Is sexting a form of emotional need? | Portsmouth High School

Is sexting a form of emotional need?

Much has been written recently about the ever increasing problem of young people sending each other inappropriately revealing images of themselves, often totally undressed, otherwise known as sexting.

Certain celebrities boast about their exchanged nude photographs and it becomes all too easy for teenagers (and others) to be drawn into the belief that everyone is doing it and therefore it somehow is acceptable.

Many of you reading this probably think quite rightly that your daughters would never be so silly as to be tricked into sharing saucy photographs of themselves but it can be so easy to fall into the trap of “you show me yours and I’ll show you mine” across a virtual world where you don’t even need to meet. The Daily Telegraph reported that children as young as seven have been caught sexting.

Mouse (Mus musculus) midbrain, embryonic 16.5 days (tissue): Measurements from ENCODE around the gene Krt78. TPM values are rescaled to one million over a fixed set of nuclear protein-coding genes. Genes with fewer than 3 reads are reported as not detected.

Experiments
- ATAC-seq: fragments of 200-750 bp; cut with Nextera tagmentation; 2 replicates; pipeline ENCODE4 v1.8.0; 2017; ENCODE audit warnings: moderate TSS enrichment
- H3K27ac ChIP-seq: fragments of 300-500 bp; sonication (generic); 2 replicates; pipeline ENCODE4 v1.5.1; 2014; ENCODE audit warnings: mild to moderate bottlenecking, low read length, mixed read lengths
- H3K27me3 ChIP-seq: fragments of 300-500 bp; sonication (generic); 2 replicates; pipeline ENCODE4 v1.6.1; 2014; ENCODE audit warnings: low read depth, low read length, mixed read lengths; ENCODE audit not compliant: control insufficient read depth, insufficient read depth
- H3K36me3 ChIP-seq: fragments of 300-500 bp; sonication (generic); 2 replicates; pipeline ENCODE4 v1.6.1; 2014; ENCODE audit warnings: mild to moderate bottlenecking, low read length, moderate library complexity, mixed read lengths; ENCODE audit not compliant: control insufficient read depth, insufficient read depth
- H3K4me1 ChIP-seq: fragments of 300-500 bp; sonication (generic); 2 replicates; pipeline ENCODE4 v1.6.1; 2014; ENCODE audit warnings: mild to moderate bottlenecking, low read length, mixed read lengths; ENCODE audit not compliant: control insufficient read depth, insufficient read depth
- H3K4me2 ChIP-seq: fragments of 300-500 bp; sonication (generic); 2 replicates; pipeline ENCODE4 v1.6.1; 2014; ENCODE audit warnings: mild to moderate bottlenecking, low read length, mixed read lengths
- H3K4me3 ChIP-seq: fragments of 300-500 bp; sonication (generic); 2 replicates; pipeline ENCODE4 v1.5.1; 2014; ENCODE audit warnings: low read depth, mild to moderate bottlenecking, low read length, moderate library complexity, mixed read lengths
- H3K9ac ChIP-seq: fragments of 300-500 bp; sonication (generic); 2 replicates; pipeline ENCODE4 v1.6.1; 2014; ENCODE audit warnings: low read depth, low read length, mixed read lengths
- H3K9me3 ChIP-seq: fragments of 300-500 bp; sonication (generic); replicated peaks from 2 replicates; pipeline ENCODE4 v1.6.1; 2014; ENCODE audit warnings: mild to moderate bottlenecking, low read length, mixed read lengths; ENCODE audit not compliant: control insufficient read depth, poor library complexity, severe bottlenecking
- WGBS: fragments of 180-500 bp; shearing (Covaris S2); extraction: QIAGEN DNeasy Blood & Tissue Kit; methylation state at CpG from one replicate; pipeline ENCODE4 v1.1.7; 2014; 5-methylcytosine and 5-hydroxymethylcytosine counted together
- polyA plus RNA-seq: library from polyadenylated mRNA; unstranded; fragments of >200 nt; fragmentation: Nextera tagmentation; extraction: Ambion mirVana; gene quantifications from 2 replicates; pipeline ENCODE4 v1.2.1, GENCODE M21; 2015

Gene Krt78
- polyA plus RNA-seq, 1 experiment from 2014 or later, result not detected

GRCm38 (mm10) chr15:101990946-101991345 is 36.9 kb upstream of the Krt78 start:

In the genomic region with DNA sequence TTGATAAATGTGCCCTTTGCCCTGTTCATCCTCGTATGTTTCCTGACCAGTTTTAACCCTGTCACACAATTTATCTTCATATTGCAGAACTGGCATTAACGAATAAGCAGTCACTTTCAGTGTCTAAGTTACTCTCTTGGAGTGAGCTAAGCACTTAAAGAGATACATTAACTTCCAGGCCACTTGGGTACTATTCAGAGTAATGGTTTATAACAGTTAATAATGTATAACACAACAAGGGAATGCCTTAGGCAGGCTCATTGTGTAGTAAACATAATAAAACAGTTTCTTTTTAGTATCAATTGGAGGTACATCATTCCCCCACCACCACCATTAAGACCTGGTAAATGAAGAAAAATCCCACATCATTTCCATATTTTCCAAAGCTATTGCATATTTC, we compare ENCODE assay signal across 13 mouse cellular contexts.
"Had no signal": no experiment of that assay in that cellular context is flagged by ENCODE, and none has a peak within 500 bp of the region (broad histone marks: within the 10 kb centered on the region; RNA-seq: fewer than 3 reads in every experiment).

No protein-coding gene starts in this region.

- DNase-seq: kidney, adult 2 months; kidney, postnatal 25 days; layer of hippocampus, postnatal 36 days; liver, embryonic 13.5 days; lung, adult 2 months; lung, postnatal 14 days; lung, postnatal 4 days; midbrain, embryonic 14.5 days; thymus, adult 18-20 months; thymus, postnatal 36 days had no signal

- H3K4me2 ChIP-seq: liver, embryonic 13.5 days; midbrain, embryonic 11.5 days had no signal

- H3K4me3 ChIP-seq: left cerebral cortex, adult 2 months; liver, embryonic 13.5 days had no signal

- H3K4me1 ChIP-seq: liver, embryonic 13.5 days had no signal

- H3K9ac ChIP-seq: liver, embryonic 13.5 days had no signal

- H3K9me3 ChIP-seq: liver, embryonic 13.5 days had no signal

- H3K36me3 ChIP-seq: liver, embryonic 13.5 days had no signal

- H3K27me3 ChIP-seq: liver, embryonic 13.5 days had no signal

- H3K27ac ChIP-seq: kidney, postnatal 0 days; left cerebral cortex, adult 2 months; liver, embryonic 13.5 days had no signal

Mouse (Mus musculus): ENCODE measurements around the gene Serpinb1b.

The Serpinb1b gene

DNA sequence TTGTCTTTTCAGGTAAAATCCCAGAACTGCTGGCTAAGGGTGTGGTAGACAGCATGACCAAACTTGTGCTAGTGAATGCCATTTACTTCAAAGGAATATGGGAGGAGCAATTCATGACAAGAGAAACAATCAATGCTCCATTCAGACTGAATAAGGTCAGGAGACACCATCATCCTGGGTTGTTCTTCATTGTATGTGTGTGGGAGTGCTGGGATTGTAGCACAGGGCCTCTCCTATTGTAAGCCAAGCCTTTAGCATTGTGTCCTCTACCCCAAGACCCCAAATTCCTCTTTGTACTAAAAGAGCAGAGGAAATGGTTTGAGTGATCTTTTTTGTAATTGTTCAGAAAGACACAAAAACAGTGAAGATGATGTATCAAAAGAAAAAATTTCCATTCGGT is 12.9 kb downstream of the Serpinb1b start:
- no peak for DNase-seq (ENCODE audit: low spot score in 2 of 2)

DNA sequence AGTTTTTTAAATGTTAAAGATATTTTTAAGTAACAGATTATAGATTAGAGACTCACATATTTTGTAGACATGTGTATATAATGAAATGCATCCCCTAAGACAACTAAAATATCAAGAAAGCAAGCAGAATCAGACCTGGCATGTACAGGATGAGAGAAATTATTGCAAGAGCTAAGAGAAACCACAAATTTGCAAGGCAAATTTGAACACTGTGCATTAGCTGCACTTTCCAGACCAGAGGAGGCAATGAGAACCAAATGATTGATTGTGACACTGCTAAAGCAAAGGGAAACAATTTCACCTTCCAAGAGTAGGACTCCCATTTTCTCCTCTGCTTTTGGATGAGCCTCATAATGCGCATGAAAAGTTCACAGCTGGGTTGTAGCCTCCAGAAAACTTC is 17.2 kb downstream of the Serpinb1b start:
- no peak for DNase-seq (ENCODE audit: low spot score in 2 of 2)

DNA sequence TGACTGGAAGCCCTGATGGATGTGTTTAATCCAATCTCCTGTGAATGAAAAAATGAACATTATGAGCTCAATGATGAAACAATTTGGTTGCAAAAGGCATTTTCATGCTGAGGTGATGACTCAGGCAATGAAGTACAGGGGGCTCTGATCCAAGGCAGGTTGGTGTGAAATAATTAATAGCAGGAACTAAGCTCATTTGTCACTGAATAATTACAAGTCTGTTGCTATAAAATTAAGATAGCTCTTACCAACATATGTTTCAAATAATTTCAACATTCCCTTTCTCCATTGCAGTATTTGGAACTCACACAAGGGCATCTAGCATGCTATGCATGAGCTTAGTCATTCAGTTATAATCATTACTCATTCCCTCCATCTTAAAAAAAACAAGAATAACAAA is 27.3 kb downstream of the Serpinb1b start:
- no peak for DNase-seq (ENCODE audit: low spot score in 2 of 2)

The psychologist Rachel Melville-Thomas observes that young people send sexual photographs to each other in a bid to gain attention and therefore they are attention needing rather than attention seeking. She sees sexting as

 

a self-esteem issue and I think this goes a long way to explain why anyone would “sext”. Furthermore it is only too easy to do. In the not so distant past it would have been a long-winded faff to take a racy photograph from finding a camera, finishing the film, taking the film to be developed and having the money to pay for expensive film processing and so on during which time without doubt interest is lost or at least there is time to reflect on any proposed action and change your mind. In the instant world of the Internet in which our children socialise that time to think does not exist.

We need to encourage our children to stop and consider the consequences of their actions. If sexting is a form of emotional need then we need to identify those at risk and help them find the pause button. In school the girls are taught about the dangers of the Internet and within this topic sexting is covered. However, we all must keep repeating the anti-sexting message and be vigilant to protect our children. They need to know well the message “don’t post today something you regret tomorrow”.

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